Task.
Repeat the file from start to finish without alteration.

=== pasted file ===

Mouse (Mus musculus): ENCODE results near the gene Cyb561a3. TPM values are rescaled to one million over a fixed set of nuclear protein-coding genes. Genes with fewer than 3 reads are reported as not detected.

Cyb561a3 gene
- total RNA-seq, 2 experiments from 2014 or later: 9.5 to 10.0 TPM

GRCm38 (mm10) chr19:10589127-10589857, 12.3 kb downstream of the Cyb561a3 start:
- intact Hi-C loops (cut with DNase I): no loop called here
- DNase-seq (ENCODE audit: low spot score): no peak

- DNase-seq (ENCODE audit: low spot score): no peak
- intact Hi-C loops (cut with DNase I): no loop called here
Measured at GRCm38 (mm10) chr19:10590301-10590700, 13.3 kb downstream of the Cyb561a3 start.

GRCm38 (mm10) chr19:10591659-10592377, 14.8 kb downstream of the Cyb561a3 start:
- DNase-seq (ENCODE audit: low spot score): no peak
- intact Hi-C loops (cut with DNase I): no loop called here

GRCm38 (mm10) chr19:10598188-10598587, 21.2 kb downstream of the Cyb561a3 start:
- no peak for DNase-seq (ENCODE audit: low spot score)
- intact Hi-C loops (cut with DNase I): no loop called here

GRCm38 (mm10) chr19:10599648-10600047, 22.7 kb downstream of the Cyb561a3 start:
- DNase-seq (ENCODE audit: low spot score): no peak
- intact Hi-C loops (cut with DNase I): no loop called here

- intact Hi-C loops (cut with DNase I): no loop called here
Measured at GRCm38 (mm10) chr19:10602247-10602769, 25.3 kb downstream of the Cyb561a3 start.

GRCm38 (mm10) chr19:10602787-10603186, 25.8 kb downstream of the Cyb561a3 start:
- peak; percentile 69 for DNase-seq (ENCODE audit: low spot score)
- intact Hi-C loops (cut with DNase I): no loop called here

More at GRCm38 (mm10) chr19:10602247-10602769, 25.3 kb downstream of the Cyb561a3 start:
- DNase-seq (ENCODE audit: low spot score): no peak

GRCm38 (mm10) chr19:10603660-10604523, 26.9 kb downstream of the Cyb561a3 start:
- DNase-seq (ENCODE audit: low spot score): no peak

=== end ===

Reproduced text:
Mouse (Mus musculus): ENCODE results near the gene Cyb561a3. TPM values are rescaled to one million over a fixed set of nuclear protein-coding genes. Genes with fewer than 3 reads are reported as not detected.

Cyb561a3 gene
- total RNA-seq, 2 experiments from 2014 or later: 9.5 to 10.0 TPM

GRCm38 (mm10) chr19:10589127-10589857, 12.3 kb downstream of the Cyb561a3 start:
- intact Hi-C loops (cut with DNase I): no loop called here
- DNase-seq (ENCODE audit: low spot score): no peak

- DNase-seq (ENCODE audit: low spot score): no peak
- intact Hi-C loops (cut with DNase I): no loop called here
Measured at GRCm38 (mm10) chr19:10590301-10590700, 13.3 kb downstream of the Cyb561a3 start.

GRCm38 (mm10) chr19:10591659-10592377, 14.8 kb downstream of the Cyb561a3 start:
- DNase-seq (ENCODE audit: low spot score): no peak
- intact Hi-C loops (cut with DNase I): no loop called here

GRCm38 (mm10) chr19:10598188-10598587, 21.2 kb downstream of the Cyb561a3 start:
- no peak for DNase-seq (ENCODE audit: low spot score)
- intact Hi-C loops (cut with DNase I): no loop called here

GRCm38 (mm10) chr19:10599648-10600047, 22.7 kb downstream of the Cyb561a3 start:
- DNase-seq (ENCODE audit: low spot score): no peak
- intact Hi-C loops (cut with DNase I): no loop called here

- intact Hi-C loops (cut with DNase I): no loop called here
Measured at GRCm38 (mm10) chr19:10602247-10602769, 25.3 kb downstream of the Cyb561a3 start.

GRCm38 (mm10) chr19:10602787-10603186, 25.8 kb downstream of the Cyb561a3 start:
- peak; percentile 69 for DNase-seq (ENCODE audit: low spot score)
- intact Hi-C loops (cut with DNase I): no loop called here

More at GRCm38 (mm10) chr19:10602247-10602769, 25.3 kb downstream of the Cyb561a3 start:
- DNase-seq (ENCODE audit: low spot score): no peak

GRCm38 (mm10) chr19:10603660-10604523, 26.9 kb downstream of the Cyb561a3 start:
- DNase-seq (ENCODE audit: low spot score): no peak